Ukraine’s Verkhovna Rada voted 07 October 2014 for a package of anti-corruption bills submitted for consideration by Ukrainian President Petro Poroshenko and the country’s government, in doing so fulfilling one of the main requirements of the Maidan movement and the West to have a legal basis for the purging of the Ukrainian elite. Ukraine would gain two anti-corruption bodies – the National Commission and the National Anti-Corruption Bureau. The creation of these bodies is largely a forced move by the Ukrainian authorities. This is a requirement of international donors, who have warned that money will be given only if reform is undertaken. The problem may become the very character of the fight against corruption chosen by the Ukrainian authorities, as by creating new official structures, it has become bureaucratic. Another drawback of Ukraine’s legislation is the lack of specific mechanisms for winning the systematic anti-corruption battle. The new authorities may not be so much tools in the struggle against corruption as in the struggle for power.

The fight against "corrupt mafia" in Ukraine will not stop, even if political opponents hope for this. Prime Minister of Ukraine Arseniy Yatseniuk said this 20 April 2015 in an interview with TV Channel TRK Ukraina. "All these arrests and fight against corrupt mafia continued, continue and will continue. Nobody can mislead me, including political opponents, who arrange all kinds of political scandals," the head of government said.

Financial and technical assistance of the United States to Ukraine depends on Kyiv's success in the fight against corruption, US Ambassador to Ukraine Geoffrey R. Pyatt said 05 September 2015. In all matters of financial and technical assistance to Ukraine, the key to which the assistance will be at the next stage of work in this area is the success achieved during the previous stages. The greater the success in the fight against corruption, the better American partners will be ready to invest in Ukraine, Pyatt told reporters in Kharkiv.

Implementation of a 2014 law on lustration resulted in dismissal of large numbers of state officials in some institutions during the year, in particular 42 percent of the employees of the State Fiscal Service (SFS) central office and 15 percent of regional SFS offices in October 2015.

It took over a year and a half for Ukrainian President Petro Poroshenko to even begin implementing his most important campaign promise: On 01 December 2015, a new head of the anti-corruption prosecution agency was finally appointed, and now the office is ready to start working. US officials think this took far too long, and they are losing patience with Ukraine's government, especially since Prosecutor General Viktor Shokin, a Poroshenko confidant, has delayed filling the anti-corruption position. In September 2015, Geoffrey Pyatt, the US ambassador to Kyiv, took an unusual step. He tweeted - albeit in a convoluted, diplomatic manner - his demand for Shokin's dismissal. But Poroshenko was holding on to Shokin, a man who had been accused of leading an extremely corrupt state apparatus.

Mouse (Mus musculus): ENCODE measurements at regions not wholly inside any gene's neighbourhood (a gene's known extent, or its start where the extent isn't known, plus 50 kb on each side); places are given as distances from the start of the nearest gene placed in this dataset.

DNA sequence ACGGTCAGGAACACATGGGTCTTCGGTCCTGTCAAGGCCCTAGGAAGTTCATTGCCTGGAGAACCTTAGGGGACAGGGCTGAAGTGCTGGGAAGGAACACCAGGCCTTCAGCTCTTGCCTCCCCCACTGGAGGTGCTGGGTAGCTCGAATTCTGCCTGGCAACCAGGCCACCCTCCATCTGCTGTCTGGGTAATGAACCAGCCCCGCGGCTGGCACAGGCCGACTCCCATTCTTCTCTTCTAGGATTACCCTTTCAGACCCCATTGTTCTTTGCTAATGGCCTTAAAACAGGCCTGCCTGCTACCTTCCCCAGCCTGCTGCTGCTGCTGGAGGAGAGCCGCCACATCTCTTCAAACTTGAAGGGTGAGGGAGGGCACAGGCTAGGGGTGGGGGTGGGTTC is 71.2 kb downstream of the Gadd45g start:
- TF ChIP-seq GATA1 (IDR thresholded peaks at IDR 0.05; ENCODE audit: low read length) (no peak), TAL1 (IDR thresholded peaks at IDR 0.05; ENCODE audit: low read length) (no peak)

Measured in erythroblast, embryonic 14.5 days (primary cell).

The prosecutor general himself, Viktor Shokin, serves at the behest of President Petro Poroshenko. Since he was appointed as prosecutor general by Poroshenko in February 2015, Shokin has not brought any cases of corruption to court involving Yanukovich or his partners. Nor has he prosecuted the hundreds of high-level corruption cases that have been brought to his office by Ukraine's parliamentary committee on preventing and combating corruption.

Prime Minister Arseniy Yatsenyuk's confidant Mykola Martynenko remained chairman of the energy committee in Ukraine's unicameral parliament, or Rada, although Switzerland has been directing investigations into him for at least half a year. Martynenko is suspected of transferring bribes worth millions to a Swiss account. It is doubtful that the Ukrainian prosecutor general provided the Swiss with satisfactory support.

All in all, many Ukrainian leaders use the conflict with Russia as an excuse for their failure to act. Instead of building democratic structures, the country seems to be stabilizing the old system of oligarchy, cronyism and corruption. Russian President Vladimir Putin has thus achieved his goal of halting Ukraine's establishing stronger bonds with the United States and EU.

On March 15, 2016 Ukrainian lawmakers approved an anticorruption bill establishing public oversight over the assets of both senior and lower-level officials and their relatives. Under the legislation, they now have to file electronic declarations of their income and holdings, and face criminal liability for any inaccurate or falsified information. The data will be open online to anyone's scrutiny. The European Union has been pressing Ukraine to complete anticorruption reforms, and Kyiv hoped the move will pave the way for visa-free travel to EU countries.




NEWSLETTER
Join the GlobalSecurity.org mailing list